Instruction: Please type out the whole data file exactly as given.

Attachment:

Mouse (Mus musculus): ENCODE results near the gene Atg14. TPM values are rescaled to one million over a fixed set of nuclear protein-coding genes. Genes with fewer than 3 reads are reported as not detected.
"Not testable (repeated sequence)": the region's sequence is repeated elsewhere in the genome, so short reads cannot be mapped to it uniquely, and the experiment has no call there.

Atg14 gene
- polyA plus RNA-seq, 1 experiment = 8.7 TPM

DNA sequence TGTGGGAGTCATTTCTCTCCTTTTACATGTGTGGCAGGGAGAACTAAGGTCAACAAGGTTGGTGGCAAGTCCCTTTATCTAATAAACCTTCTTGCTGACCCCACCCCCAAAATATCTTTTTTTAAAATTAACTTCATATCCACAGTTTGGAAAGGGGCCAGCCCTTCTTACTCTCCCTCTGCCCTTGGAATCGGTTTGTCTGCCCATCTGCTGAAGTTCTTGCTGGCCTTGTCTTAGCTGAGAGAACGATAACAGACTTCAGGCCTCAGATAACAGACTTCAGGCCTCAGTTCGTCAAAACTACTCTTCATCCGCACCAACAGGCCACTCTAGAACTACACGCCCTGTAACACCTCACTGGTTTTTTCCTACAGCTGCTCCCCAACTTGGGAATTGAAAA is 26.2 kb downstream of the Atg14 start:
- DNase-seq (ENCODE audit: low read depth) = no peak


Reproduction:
Mouse (Mus musculus): ENCODE results near the gene Atg14. TPM values are rescaled to one million over a fixed set of nuclear protein-coding genes. Genes with fewer than 3 reads are reported as not detected.
"Not testable (repeated sequence)": the region's sequence is repeated elsewhere in the genome, so short reads cannot be mapped to it uniquely, and the experiment has no call there.

Atg14 gene
- polyA plus RNA-seq, 1 experiment = 8.7 TPM

DNA sequence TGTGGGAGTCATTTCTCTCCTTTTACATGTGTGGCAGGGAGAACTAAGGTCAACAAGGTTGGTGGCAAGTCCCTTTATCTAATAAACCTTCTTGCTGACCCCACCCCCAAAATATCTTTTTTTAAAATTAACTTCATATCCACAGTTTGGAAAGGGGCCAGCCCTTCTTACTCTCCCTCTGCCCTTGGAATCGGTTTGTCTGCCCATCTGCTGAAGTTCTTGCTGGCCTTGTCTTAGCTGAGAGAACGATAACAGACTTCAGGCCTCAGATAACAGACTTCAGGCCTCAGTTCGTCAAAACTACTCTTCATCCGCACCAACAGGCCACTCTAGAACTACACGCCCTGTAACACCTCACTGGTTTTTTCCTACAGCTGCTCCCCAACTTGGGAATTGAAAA is 26.2 kb downstream of the Atg14 start:
- DNase-seq (ENCODE audit: low read depth) = no peak